[0005] In addition to addressing, be it entering a URL or an e-mail address or any other addressing function, an important way of navigating the Internet is through the use of search engines. Use of a search engine generally requires entry of alphabetic data. Furthermore, use of a search engine requires data to be entered accurately. Current search engines do not deal with misspellings or variant spellings. If the string entered is not present in the document they do not find it.

[0006] Whichever of the above data entry methods is used, the mobile device is often being operated whilst the user is on the move, and not in the most ideal surroundings, standing on a crowded commuter train, waiting in a traffic jam etc. The user is therefore not kindly predisposed towards having to rekey a letter if a word is misspelt or having to repeat data entry because of a bad interface.

[0007] One of the most common uses of the Internet is for e-mail. E-mail services are provided in two ways. One way is through an Internet service provider to whom a user logs on with a mail program to download messages to his computer. The service is generally provided by applications which are located on dedicated e-mail servers. To access these servers the user is generally required to make a direct connection to the server using a protocol such as the PPP access protocol.

[0008] Another way of providing e-mail is to provide it over the Internet through world-wide web servers. Access is obtained by users through their web browsers from any web-enabled device.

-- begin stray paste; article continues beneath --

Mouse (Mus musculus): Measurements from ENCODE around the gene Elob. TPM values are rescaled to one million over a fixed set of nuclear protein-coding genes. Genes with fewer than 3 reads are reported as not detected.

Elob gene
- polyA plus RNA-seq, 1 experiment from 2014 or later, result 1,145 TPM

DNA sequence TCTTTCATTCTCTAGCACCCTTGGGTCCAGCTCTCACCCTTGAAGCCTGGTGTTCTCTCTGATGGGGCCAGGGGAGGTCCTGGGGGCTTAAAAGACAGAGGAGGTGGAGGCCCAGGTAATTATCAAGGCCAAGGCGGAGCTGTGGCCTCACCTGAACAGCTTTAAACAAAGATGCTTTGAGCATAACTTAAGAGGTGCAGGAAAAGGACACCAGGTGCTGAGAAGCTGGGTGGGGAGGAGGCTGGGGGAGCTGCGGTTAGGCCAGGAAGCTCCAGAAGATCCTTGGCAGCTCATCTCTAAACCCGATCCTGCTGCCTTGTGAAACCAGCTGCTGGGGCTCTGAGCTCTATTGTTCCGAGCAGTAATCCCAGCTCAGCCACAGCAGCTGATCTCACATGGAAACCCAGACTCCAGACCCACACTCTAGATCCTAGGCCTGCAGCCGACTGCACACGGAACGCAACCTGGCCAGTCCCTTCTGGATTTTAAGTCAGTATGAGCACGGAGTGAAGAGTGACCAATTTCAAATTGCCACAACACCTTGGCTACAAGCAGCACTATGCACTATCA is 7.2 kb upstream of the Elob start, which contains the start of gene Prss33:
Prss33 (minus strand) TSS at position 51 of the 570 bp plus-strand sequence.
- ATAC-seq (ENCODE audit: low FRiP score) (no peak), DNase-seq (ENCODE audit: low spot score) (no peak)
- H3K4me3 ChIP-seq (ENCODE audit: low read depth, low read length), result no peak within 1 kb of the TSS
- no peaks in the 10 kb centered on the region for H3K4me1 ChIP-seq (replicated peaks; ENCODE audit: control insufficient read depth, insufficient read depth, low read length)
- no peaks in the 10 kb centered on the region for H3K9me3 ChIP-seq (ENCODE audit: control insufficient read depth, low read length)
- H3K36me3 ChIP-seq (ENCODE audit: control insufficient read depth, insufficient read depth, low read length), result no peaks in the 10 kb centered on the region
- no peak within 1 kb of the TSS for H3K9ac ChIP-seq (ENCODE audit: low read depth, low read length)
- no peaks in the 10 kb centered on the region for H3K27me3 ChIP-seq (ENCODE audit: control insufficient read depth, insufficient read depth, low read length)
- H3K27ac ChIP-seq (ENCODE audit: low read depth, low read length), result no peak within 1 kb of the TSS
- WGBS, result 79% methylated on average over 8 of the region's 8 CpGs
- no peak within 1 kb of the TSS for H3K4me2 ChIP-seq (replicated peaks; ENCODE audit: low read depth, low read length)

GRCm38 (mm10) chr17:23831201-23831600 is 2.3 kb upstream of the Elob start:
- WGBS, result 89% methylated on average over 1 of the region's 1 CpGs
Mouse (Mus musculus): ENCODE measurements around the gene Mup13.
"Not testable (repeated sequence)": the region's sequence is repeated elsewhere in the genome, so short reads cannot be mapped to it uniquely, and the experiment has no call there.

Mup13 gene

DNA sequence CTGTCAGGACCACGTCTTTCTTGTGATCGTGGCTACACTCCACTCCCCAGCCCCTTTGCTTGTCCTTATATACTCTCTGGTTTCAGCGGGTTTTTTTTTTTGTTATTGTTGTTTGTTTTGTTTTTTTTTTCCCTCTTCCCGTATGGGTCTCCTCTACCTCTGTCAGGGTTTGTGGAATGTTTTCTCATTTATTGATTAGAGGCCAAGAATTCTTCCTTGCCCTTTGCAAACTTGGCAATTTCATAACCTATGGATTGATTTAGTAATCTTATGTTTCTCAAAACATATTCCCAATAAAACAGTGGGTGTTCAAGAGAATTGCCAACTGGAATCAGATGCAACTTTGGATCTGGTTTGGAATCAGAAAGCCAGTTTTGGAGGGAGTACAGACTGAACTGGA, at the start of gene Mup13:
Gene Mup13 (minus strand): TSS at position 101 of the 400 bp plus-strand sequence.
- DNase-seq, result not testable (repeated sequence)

[0009] Another popular use for the Internet is Instant Messaging (IM). IM services such as ICQ™ provide a service that allows users to send short messages to each other in real time or near real time. It also provides for searching amongst a user database using a wide range of criteria for persons to communicate with and may show the online status of a user with whom one is intending to communicate. IM services are generally provided from web servers in conjunction with client programs located with the individual user.

[0010] IM and e-mail are two means of communications that differ in their scale and in the time context in which they work. IM is intended for online contact in what is essentially a chat session, or simply for sending short messages.

[0011] E-mail is less size-limited and may be used for long messages and for sending data of all kinds in the form of file attachments. E-mail does not necessarily provide the instant effect of IM, it generally taking between several seconds and several hours before an e-mail is delivered.

[0012] E-mail is sent using an e-mail address having comprising a user name and several levels of domain name, such as username@domain.general.country. The domain name specifies the IP address of the e-mail server and the username specifies a given account at the e-mail server. The user does not require an IP address. The Internet knows about the server only.